None of the short mags are at the maximum case capacity for their bores but the 270 WSM comes close. So they are just reasonable cartridges that will work well (in theory).

In general new cartridges are fun. It's about time we phased out those belts. Next I would like to see a standard length magnum based on that Jeffery case.

The early marketing hype on the WSSM's was that they would have superior accuracy. The proof will be in the shooting.

I know the .300 H&H is a sentimental favorite. Lot's of riflemen want one. It's really not a very good cartridge. My old M 70 in 300 H&H is a big, heavy and clumsy rifle as compared to the WSM rifles today.

I would much rather have a WSM. I have said it before and I will say it again that we fell back a century when the Newton, Shuler or Jeffrey cartridges failed to catch on.

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There are certain things that just come together and offer superior performance to the status quo. The 222 Rem was the king of the bench for several years it offered great accuracy, the basis for this round was a scaled down 30-06 an accurate round it self. The 50 BMG is an up scaled 06 another accurate round. Then came the PPC a different approach that worked. So why not copy it? The PPC is one of those things that just plain works but it may not be the answer when significantly altered. But a new cartridge sure makes for good press.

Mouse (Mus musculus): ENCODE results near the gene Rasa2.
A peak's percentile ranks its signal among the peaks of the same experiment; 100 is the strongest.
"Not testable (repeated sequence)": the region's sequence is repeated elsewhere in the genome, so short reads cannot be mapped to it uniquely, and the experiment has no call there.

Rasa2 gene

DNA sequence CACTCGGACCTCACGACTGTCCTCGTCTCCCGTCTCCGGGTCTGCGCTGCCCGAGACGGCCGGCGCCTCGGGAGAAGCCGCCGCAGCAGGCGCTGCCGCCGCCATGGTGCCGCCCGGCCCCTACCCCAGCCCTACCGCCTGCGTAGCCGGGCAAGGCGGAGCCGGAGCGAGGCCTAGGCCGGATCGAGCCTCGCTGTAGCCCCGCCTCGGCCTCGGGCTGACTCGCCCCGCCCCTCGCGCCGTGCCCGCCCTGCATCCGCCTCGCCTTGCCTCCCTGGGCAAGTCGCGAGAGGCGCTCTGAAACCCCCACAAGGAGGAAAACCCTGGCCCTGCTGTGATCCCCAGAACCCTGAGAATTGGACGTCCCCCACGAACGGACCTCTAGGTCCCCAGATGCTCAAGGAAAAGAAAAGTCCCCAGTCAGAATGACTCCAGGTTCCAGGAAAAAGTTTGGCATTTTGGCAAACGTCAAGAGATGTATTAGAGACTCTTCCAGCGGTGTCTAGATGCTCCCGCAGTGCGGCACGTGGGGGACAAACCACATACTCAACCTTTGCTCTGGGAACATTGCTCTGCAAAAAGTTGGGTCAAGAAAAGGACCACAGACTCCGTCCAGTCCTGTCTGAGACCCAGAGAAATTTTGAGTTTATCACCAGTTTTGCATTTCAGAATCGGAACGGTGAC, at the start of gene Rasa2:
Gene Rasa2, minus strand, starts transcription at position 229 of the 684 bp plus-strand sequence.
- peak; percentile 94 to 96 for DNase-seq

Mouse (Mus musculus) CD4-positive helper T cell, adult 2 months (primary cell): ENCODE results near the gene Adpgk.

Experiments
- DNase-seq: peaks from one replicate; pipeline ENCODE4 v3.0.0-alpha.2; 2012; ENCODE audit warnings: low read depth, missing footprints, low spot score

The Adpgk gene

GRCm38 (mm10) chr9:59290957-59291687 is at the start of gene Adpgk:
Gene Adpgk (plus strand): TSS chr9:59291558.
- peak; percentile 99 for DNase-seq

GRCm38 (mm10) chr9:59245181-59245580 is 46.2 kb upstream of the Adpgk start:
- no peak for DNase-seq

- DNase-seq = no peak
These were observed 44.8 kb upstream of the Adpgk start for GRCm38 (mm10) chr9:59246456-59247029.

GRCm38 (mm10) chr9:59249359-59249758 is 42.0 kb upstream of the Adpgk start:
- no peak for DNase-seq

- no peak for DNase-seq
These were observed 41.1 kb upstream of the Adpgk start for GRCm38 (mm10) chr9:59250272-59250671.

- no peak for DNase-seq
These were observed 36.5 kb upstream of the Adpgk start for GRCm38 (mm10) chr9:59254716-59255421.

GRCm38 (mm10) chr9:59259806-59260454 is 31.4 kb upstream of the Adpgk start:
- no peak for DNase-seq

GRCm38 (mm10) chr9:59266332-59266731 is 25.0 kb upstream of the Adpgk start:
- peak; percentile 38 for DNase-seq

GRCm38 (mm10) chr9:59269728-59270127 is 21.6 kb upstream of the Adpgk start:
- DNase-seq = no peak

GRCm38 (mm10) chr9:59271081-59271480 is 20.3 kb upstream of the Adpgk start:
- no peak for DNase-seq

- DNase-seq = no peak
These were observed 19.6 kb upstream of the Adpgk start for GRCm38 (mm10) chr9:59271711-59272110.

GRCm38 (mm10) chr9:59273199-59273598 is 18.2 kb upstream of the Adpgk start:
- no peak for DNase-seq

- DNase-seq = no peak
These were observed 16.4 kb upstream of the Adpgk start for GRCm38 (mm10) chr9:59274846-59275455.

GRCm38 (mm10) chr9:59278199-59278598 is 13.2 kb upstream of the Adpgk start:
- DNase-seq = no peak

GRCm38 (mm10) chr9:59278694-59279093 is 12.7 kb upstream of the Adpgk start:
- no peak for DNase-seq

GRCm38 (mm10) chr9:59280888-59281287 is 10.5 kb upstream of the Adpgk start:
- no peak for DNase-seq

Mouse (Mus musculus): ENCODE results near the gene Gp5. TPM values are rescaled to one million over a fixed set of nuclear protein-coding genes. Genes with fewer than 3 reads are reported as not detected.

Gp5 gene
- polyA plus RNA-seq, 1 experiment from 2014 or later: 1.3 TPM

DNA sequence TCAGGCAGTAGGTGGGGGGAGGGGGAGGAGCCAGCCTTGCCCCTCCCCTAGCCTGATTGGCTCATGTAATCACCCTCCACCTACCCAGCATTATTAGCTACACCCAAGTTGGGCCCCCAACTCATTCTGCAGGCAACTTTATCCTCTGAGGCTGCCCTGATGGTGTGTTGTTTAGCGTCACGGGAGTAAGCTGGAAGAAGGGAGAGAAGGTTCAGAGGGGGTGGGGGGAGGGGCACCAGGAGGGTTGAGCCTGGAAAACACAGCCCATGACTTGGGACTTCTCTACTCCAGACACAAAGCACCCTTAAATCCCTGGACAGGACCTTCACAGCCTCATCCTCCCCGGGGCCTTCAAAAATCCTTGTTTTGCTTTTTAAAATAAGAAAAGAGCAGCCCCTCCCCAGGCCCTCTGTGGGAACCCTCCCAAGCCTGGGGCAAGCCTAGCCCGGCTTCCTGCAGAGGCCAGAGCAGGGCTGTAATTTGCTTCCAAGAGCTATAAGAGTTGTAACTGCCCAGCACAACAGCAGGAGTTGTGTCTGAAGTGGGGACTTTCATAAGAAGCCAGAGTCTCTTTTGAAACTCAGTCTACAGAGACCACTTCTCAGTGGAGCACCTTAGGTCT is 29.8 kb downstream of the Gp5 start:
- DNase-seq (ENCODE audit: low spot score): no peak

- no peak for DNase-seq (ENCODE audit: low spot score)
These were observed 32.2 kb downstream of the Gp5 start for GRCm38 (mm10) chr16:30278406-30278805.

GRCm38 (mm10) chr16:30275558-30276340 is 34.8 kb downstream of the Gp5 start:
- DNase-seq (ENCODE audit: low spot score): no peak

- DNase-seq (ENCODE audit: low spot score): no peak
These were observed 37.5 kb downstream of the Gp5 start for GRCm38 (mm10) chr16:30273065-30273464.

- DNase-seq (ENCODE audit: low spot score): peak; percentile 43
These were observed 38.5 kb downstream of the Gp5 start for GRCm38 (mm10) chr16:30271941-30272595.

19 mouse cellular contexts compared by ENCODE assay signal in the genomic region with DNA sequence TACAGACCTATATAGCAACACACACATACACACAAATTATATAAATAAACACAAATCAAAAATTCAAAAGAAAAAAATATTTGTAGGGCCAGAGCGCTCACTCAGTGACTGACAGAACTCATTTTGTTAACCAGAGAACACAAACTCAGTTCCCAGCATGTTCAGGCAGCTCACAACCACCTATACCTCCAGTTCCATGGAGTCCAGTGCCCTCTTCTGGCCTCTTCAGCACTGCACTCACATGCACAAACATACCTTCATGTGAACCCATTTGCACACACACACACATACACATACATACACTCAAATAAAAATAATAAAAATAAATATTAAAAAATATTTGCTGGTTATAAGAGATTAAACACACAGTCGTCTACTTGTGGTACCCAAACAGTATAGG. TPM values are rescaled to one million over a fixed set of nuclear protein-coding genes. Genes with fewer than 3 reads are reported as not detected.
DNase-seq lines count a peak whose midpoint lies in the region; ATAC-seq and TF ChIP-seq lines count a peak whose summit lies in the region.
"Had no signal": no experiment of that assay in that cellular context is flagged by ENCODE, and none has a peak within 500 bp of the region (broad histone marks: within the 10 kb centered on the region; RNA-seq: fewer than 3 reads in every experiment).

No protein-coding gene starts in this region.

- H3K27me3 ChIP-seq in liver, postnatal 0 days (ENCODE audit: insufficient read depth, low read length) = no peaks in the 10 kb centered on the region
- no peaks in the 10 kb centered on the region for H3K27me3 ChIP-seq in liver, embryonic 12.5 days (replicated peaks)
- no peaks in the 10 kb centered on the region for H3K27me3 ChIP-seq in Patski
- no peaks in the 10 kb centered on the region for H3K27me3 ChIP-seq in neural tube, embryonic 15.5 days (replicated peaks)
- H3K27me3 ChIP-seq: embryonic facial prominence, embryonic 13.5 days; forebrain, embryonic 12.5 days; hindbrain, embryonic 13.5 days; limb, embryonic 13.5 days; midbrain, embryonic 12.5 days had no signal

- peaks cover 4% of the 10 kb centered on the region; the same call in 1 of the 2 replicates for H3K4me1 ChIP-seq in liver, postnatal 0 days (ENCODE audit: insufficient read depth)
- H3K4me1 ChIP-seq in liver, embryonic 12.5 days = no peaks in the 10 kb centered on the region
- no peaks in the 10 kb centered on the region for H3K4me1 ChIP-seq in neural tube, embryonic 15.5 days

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Actually the "fastest" of the shorties are the Lazzeronis. I have a 30-cal Patriot that apporaches Weatherby velocities and I have a 375-caliber Hellcat that will do 2600 fps with a 300 gr Nosler.

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Highly bottlenecked cartridges definetly reduce pressures AND increase velocity -without changing anything else. It's FREE, and SIGNIFICANT. Less of a powder slug being pushed I guess.


Not a scientist, but I suspect shoulder angles could be optimized to reduce turbulence and alter the pressure curve in a desired way also. Friction reduced bullets offer similar potential, But other adjustments have to be made.
Lot of other things. Maybe even something that hasn't been done already.
We should embrace change. Crawl out of the tarpits and try em.

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What's not to like about more beer in the same sized container?!?

Strike another one up to Yankee Ingenuity and put me aboard that train.......................


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Short and Fat?

Boy, you guys really sucked me in. I clicked on this thread thinking that we were going to talk about my first wife.

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John G,

What were you drinking (or how much rather) when you managed to get stuck with that? <img src="/ubbthreads/images/graemlins/smirk.gif" alt="" />

Speaking of cartridges we don't need, with the 30-06 already out, what was the point of the 300 Win. Mag.? Just a belt and "magnum" printed on the bottom?

I'm all for the short and fat. Now, the super short and fat are a different story.